• “Consumers are not used to paying another couple hundred bucks more just because Apple makes a cool product. Some fans will buy [iPhone], but for the rest of us it’s a hard pill to swallow just to have the coolest thing.” – Neil Strother, NPD Group analyst, January 22, 2007

• “I can’t believe the hype being given to iPhone… I just have to wonder who will want one of these things (other than the religious faithful)… So please mark this post and come back in two years to see the results of my prediction: I predict they will not sell anywhere near the 10M Jobs predicts for 2008.” – Richard Sprague, Microsoft Senior Marketing Director, January 18, 2007

• “The iPhone’s willful disregard of the global handset market will come back to haunt Apple.” – Tero Kuittinen, RealMoney.com, January 18, 2007

• “[Apple’s iPhone] is the most expensive phone in the world and it doesn’t appeal to business customers because it doesn’t have a keyboard which makes it not a very good email machine… So, I, I kinda look at that and I say, well, I like our strategy. I like it a lot.” – Steve Ballmer, Microsoft CEO, January 17, 2007

• “The iPhone is nothing more than a luxury bauble that will appeal to a few gadget freaks. In terms of its impact on the industry, the iPhone is less relevant… Apple is unlikely to make much of an impact on this market… Apple will sell a few to its fans, but the iPhone won’t make a long-term mark on the industry.” – Matthew Lynn, Bloomberg, January 15, 2007

• “iPhone which doesn’t look, I mean to me, I’m looking at this thing and I think it’s kind of trending against, you know, what’s really going, what people are really liking on, in these phones nowadays, which are those little keypads. I mean, the Blackjack from Samsung, the Blackberry, obviously, you know kind of pushes this thing, the Palm, all these… And I guess some of these stocks went down on the Apple announcement, thinking that Apple could do no wrong, but I think Apple can do wrong and I think this is it.” – John C. Dvorak, Bloated Gas Bag, January 13, 2007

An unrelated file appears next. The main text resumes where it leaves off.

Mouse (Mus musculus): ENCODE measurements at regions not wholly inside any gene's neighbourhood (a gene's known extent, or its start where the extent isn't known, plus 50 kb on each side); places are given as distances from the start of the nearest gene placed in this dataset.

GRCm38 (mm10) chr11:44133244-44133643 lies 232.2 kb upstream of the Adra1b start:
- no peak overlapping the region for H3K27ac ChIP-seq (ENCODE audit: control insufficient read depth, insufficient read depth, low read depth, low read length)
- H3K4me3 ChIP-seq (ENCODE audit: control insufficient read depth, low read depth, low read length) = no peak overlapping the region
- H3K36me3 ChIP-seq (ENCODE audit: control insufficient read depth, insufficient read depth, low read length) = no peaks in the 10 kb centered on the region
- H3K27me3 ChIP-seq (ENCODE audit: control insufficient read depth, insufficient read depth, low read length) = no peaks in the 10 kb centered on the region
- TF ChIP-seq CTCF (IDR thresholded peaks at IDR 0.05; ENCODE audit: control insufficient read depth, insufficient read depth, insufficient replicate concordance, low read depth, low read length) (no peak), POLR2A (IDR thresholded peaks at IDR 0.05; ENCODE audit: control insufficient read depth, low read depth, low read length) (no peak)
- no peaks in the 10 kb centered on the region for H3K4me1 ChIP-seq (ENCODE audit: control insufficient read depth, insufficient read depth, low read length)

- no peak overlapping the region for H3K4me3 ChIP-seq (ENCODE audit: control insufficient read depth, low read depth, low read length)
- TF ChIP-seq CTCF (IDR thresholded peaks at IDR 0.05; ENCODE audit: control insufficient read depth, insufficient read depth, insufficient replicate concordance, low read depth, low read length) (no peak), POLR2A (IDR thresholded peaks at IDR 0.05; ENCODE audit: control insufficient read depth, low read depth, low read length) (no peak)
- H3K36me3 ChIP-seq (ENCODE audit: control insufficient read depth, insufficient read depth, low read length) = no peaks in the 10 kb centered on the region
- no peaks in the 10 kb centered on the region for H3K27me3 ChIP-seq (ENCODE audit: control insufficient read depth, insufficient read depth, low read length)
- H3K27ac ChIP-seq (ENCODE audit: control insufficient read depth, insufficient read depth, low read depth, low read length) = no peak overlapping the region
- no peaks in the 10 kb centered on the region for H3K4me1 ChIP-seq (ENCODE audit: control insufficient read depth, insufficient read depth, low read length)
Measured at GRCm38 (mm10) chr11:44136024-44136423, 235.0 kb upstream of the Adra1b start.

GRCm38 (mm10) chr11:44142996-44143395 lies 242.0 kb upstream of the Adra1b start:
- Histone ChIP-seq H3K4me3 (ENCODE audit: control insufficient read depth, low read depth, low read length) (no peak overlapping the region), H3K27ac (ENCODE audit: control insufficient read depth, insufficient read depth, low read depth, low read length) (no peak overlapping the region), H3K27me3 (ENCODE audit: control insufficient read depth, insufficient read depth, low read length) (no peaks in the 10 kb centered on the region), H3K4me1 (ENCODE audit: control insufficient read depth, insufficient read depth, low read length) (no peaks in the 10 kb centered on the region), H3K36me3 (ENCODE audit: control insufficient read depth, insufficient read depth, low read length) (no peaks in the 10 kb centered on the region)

• “I am pretty skeptical. I don’t think [iPhone] will meet the fantastic predictions I have been reading. For starters, while Apple basically established the market for portable music players, the phone market is already established, with a number of major brands. Can Apple remake the phone market in its image? Success is far from guaranteed.” – Jack Gold, founder and principal analyst at J. Gold Associates, January 11, 2007

• “Apple will launch a mobile phone in January, and it will become available during 2007. It will be a lovely bit of kit, a pleasure to behold, and its limited functionality will be easy to access and use. The Apple phone will be exclusive to one of the major networks in each territory and some customers will switch networks just to get it, but not as many as had been hoped. As customers start to realise that the competition offers better functionality at a lower price, by negotiating a better subsidy, sales will stagnate. After a year a new version will be launched, but it will lack the innovation of the first and quickly vanish. The only question remaining is if, when the iPod phone fails, it will take the iPod with it.” – Bill Ray, The Register, December 26, 2006

• “The economics of something like [an Apple iPhone] aren’t that compelling.” – Rod Bare, Morningstar analyst, December 08, 2006

• “Apple is slated to come out with a new phone… And it will largely fail…. Sales for the phone will skyrocket initially. However, things will calm down, and the Apple phone will take its place on the shelves with the random video cameras, cell phones, wireless routers and other would-be hits… When the iPod emerged in late 2001, it solved some major problems with MP3 players. Unfortunately for Apple, problems like that don’t exist in the handset business. Cell phones aren’t clunky, inadequate devices. Instead, they are pretty good. Really good.” – Michael Kanellos, CNET, December 07, 2006